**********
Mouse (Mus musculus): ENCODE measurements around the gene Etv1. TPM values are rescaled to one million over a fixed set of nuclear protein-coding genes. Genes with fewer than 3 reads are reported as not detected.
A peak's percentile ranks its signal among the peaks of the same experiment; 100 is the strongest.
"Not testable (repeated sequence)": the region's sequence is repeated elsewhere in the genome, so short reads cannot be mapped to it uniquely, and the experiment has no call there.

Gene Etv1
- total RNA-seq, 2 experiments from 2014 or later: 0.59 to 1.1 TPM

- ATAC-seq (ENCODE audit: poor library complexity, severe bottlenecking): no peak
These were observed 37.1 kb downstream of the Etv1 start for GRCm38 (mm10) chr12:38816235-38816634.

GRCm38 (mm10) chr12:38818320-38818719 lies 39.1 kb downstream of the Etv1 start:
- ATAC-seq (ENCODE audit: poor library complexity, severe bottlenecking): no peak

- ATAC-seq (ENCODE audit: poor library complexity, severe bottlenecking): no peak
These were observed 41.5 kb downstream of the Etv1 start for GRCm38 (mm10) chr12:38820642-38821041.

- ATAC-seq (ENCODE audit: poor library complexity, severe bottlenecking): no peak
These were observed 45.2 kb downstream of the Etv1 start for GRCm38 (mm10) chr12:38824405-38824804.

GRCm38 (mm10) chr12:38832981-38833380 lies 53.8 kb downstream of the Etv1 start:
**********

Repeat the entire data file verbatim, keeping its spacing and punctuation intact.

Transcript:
Mouse (Mus musculus): ENCODE measurements around the gene Etv1. TPM values are rescaled to one million over a fixed set of nuclear protein-coding genes. Genes with fewer than 3 reads are reported as not detected.
A peak's percentile ranks its signal among the peaks of the same experiment; 100 is the strongest.
"Not testable (repeated sequence)": the region's sequence is repeated elsewhere in the genome, so short reads cannot be mapped to it uniquely, and the experiment has no call there.

Gene Etv1
- total RNA-seq, 2 experiments from 2014 or later: 0.59 to 1.1 TPM

- ATAC-seq (ENCODE audit: poor library complexity, severe bottlenecking): no peak
These were observed 37.1 kb downstream of the Etv1 start for GRCm38 (mm10) chr12:38816235-38816634.

GRCm38 (mm10) chr12:38818320-38818719 lies 39.1 kb downstream of the Etv1 start:
- ATAC-seq (ENCODE audit: poor library complexity, severe bottlenecking): no peak

- ATAC-seq (ENCODE audit: poor library complexity, severe bottlenecking): no peak
These were observed 41.5 kb downstream of the Etv1 start for GRCm38 (mm10) chr12:38820642-38821041.

- ATAC-seq (ENCODE audit: poor library complexity, severe bottlenecking): no peak
These were observed 45.2 kb downstream of the Etv1 start for GRCm38 (mm10) chr12:38824405-38824804.

GRCm38 (mm10) chr12:38832981-38833380 lies 53.8 kb downstream of the Etv1 start: